As attorneys winding up deceased estates we often come across these issues all too often which is yet another reason why it is so important to ensure your Will is up to date. I was recently asked by a client to advise on the legal consequences of his “common law marriage”. His “wife” of 15 years had just passed on and had failed to sign her will. He was certain that he would still enjoy all of the benefits due to a spouse in terms of the intestate laws of South Africa.
Regrettably, I had to be the bearer of bad news when I informed him that he actually had no rights or claim against her estate in terms of our laws of succession.
Cohabitation, also referred to as a common law marriage, living together or a domestic partnership, is not recognised as a legal relationship by South African law. Cohabitation generally refers to people who live together without being validly married to each other.
Contrary to popular belief, the assumption that if you stay with your partner for a certain amount of time, a common law marriage comes into existence, securing various legal rights, is not correct. To put it more simply, men and women living together do not have the rights and duties married couples have.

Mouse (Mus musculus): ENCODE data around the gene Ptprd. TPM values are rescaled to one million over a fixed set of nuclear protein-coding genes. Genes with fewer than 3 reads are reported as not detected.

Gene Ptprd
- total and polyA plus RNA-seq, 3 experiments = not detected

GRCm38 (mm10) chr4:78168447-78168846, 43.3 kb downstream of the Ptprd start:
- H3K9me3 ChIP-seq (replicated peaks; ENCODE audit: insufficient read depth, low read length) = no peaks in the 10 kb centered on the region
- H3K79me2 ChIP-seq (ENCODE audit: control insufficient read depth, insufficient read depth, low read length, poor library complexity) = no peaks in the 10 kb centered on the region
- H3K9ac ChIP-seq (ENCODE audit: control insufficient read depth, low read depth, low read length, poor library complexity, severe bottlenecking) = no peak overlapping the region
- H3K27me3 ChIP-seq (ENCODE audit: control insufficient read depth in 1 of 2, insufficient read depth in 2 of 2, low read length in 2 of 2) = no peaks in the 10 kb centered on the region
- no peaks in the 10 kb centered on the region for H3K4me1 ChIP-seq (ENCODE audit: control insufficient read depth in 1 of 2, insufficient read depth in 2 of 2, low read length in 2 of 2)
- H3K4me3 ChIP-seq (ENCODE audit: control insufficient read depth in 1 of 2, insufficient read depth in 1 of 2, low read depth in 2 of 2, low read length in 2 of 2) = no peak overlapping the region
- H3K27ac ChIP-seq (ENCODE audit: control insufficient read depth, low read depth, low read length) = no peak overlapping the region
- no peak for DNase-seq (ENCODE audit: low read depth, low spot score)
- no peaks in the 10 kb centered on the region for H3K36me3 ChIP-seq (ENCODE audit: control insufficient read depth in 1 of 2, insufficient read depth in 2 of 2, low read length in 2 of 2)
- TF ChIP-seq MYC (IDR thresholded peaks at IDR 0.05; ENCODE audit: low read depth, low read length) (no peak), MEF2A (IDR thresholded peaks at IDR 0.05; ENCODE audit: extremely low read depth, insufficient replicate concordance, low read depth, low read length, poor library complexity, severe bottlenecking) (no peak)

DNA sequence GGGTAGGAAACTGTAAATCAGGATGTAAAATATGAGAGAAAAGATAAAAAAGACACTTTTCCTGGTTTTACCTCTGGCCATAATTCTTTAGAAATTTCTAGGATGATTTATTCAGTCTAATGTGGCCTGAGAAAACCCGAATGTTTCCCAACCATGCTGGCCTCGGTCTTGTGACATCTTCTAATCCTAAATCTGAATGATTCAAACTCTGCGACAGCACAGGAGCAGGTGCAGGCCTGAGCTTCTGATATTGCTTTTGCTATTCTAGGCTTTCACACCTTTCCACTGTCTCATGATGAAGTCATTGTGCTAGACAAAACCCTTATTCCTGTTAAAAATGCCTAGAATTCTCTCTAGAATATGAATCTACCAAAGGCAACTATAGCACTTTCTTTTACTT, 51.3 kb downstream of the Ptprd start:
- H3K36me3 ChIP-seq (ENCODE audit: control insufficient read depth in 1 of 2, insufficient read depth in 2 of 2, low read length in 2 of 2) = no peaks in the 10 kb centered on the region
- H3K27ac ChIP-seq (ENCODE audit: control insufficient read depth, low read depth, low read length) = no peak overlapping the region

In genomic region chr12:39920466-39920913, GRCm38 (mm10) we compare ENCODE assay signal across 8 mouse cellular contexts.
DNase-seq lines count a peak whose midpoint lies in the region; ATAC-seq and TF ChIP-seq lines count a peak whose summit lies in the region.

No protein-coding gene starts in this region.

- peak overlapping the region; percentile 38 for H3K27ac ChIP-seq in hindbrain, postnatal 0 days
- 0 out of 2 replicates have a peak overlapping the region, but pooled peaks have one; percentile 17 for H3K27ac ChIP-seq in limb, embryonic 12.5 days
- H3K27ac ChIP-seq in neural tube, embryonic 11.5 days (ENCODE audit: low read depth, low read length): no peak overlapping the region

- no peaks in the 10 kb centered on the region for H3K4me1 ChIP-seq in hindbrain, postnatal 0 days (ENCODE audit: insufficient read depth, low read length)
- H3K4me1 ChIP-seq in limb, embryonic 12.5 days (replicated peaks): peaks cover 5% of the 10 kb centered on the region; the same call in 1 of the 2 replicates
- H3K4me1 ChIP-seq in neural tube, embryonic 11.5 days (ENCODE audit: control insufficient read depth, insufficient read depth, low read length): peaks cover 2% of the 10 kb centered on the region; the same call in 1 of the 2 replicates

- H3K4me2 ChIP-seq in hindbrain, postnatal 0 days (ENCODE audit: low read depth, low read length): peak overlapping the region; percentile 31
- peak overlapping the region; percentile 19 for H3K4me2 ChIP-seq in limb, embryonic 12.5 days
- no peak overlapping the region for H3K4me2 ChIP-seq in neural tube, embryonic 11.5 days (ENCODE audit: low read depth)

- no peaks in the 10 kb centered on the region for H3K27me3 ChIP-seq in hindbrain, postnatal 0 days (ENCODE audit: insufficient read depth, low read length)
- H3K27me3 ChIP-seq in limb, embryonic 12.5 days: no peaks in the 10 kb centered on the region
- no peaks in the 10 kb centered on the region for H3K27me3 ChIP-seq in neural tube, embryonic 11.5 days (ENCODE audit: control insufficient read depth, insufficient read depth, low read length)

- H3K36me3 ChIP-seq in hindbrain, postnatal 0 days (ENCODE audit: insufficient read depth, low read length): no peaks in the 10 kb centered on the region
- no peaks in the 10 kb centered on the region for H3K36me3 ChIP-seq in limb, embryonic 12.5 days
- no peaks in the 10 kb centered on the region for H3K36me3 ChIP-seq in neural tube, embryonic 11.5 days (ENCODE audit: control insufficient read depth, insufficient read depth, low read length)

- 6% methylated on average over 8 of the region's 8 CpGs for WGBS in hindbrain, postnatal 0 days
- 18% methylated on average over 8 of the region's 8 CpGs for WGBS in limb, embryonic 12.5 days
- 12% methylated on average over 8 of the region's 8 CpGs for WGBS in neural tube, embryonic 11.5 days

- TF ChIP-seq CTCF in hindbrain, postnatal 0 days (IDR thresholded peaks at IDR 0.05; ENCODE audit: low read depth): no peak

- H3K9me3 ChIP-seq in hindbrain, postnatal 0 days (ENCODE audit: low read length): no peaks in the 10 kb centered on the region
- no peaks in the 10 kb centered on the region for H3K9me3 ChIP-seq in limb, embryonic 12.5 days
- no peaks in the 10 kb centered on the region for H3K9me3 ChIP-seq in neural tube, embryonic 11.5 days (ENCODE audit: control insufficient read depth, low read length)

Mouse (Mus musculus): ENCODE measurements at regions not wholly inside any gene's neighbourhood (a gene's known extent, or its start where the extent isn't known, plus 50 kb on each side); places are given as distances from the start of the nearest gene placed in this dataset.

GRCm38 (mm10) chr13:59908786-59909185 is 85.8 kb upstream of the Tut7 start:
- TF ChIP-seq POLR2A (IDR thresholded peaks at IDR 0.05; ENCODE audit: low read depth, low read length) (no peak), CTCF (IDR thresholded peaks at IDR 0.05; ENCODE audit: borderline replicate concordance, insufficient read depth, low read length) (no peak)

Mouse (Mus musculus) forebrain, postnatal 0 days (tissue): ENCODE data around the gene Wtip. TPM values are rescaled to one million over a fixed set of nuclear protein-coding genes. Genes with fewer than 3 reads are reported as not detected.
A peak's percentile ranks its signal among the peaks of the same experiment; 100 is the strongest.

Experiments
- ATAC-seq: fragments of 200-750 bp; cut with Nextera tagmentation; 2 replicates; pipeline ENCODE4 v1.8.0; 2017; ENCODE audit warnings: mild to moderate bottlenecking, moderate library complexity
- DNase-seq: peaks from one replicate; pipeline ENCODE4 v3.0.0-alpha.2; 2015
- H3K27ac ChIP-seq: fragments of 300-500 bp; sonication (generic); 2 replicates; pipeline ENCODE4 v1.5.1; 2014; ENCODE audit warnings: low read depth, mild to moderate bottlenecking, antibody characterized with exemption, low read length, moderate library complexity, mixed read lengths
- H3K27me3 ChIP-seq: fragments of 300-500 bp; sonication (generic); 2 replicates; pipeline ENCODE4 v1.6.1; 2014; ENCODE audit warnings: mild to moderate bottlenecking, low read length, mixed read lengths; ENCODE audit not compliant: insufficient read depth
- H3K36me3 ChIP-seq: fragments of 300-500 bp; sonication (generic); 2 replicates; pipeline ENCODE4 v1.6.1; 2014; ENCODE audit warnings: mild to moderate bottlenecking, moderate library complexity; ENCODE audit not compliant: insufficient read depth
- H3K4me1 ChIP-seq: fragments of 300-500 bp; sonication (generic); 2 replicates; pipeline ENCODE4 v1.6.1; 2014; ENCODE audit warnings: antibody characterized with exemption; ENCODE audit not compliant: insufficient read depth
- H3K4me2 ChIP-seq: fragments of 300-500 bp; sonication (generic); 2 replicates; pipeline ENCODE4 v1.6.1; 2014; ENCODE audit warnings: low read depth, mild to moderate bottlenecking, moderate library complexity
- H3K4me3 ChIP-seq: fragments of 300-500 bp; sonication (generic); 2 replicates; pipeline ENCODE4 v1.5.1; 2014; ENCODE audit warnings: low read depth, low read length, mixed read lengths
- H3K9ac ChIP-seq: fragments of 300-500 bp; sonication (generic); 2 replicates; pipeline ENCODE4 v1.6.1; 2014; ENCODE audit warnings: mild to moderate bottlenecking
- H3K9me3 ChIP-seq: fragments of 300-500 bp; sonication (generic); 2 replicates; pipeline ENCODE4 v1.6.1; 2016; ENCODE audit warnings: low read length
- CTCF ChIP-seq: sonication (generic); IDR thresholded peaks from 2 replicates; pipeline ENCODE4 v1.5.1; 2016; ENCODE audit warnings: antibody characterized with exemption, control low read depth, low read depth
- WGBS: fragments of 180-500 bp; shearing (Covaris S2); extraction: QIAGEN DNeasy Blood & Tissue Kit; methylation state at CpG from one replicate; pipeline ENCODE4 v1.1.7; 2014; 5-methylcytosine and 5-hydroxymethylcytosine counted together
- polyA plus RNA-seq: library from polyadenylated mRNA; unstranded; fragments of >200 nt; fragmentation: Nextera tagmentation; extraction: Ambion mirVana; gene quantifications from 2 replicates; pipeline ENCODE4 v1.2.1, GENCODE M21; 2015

A survey done in May 2015 revealed that the number of marriages registered in South Africa has decreased every year since 2008. This survey also showed that cohabitation has become the more common choice and the number of cohabitants has increased every year since 2008. Reasons include less social pressure on people to tie the knot coupled with exorbitant costs of weddings today.
What you should do:
If your partner and you have decided to live together, but do not plan to get married, you should consider both the legal and financial risks.
The best way is to:
- sign a cohabitation agreement which will help ensure that both you and your partner understand what your rights and assets will be if the relationship ends by death or separation; and
- ensure that your wills are revised frequently and that you have adequately provided for each other in the event that one of you dies.
It is best to seek the assistance of an attorney who specialises in this field to ensure these documents are carefully drafted and validly executed.
Contributor: Hayley Pillay,
Department: Property, Conveyancing, Estate Planning
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